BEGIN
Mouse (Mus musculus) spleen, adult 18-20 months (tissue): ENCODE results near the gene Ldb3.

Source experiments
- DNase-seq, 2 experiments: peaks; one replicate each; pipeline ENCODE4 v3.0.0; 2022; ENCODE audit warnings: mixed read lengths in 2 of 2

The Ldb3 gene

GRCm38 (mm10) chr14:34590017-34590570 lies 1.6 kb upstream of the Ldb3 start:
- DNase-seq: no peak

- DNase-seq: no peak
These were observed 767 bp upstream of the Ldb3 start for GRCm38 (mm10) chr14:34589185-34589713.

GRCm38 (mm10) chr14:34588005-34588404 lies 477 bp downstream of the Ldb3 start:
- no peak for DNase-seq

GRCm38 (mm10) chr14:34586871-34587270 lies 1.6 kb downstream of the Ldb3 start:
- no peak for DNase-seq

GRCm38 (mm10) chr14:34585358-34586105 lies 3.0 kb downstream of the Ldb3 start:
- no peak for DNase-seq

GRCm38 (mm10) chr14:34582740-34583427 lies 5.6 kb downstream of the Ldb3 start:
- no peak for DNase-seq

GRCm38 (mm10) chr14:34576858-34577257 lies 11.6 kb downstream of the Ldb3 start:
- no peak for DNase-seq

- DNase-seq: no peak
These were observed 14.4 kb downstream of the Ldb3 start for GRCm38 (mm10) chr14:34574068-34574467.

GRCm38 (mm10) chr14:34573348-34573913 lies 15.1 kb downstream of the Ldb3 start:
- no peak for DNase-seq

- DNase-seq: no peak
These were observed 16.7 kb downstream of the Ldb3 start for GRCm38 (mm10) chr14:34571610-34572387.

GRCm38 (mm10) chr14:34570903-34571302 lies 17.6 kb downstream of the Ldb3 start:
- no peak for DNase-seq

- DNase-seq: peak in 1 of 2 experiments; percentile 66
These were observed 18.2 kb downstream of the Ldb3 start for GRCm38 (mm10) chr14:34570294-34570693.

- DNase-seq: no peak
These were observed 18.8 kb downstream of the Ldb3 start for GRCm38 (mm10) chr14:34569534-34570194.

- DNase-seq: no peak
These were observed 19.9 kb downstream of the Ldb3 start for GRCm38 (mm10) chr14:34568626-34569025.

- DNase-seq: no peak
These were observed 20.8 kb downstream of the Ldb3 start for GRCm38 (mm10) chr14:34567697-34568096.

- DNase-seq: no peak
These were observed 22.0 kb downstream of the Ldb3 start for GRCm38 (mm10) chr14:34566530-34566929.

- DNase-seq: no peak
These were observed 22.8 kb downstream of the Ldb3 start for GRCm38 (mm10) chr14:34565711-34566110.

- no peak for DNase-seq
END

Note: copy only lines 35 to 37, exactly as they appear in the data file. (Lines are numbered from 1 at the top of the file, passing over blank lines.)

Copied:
- DNase-seq: no peak
These were observed 22.0 kb downstream of the Ldb3 start for GRCm38 (mm10) chr14:34566530-34566929.

- DNase-seq: no peak